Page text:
What is the purpose of art? Its essence? Its message? Does in need to be beautiful and soothing, or should force us to face shadows and question our conformity? Is it a statement of peace and harmony or an invitation to rebellion?
Out of many form of art, body art and especially its subcategory of performance and extreme body performance art have always been the ones that spoke to me far clearer and louder than a painting of a sunset or a bronze sculpture of guy thinking hard while in pose suitable for defecating.
Yes it is disturbing and yes it is provocative, but it also meant for people who thing deeper and see further that just the shallow form of its presentation.
From the early days of conceptual art when Duchamp plugged a urinal into gallery posting a question “Is This Art?” there was a constant search among artists to question the established standards of what art is. Does it need to be made by the artist? Is the final object art or idea from which it was born.
This adventurous exploration birthed the idea to see if art can be made without any outside material, if a thought or a concept are enough, and what the role of artist in it is.
Can art simply be performed in the body and by the body of an artist?
Well, once can say YES – we have dance for it… and indeed we do. But confronting is dance. It sure can make us react to emotionally in many ways, but how often do you see choreography that makes you stop and think about yourself, the society and your perception of it.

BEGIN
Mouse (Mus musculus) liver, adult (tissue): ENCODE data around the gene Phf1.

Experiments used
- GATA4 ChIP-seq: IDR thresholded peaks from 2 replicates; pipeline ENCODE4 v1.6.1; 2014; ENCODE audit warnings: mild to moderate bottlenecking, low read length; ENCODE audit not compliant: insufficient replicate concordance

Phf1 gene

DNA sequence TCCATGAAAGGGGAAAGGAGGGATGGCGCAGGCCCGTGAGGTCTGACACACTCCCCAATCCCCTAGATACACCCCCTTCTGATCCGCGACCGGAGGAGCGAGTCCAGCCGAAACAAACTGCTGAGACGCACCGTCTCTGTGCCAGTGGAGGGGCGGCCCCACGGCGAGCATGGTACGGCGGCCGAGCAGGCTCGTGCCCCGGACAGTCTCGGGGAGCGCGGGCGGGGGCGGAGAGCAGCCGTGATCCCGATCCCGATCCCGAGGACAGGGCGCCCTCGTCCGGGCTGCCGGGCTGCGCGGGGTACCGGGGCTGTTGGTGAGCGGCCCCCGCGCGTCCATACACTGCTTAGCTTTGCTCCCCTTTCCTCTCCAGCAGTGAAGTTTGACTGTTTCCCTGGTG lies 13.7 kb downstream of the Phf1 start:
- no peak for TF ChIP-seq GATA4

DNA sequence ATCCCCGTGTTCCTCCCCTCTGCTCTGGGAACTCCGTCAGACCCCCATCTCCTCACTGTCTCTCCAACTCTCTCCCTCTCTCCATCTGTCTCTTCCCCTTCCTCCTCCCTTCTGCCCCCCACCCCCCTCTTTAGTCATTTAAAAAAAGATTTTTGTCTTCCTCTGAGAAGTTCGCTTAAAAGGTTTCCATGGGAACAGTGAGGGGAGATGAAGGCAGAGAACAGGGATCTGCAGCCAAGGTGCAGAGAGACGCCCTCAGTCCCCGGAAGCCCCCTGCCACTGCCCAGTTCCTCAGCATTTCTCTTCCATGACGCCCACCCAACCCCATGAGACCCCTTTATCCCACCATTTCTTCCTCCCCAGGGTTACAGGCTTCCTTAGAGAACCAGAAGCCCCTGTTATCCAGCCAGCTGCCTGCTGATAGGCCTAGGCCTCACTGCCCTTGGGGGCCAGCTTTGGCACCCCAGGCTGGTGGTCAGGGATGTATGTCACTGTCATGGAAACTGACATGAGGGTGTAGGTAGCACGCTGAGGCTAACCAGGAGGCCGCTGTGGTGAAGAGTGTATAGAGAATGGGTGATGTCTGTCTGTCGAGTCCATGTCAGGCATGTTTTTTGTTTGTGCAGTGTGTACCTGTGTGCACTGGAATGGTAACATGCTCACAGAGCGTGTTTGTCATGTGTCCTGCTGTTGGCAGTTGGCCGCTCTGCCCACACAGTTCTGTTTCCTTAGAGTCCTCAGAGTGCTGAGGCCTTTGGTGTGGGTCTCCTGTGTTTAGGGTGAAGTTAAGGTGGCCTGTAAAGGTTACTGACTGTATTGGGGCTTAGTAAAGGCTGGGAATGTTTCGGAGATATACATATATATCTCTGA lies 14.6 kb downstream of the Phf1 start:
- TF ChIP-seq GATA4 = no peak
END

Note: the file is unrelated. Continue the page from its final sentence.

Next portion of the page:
Performance art does exactly that. It confronts us with our own limitations, our traumas and the hidden shadows of our darker self.
Performance artists, while often appearing cruel in their work, are often some of the most mentally and emotionally liberated people you could come across. You are invited into their soul, while given a chance to stay outside and be just and observe should you chose.
Yet, even if you simply glance over their (sometime literally) inside, you will take some of that struggle home with you and question the conformity by which you abide.
Perhaps the whole of performance art is not in what the artist is doing, but how the audience reacts
to it. It is not what, but how.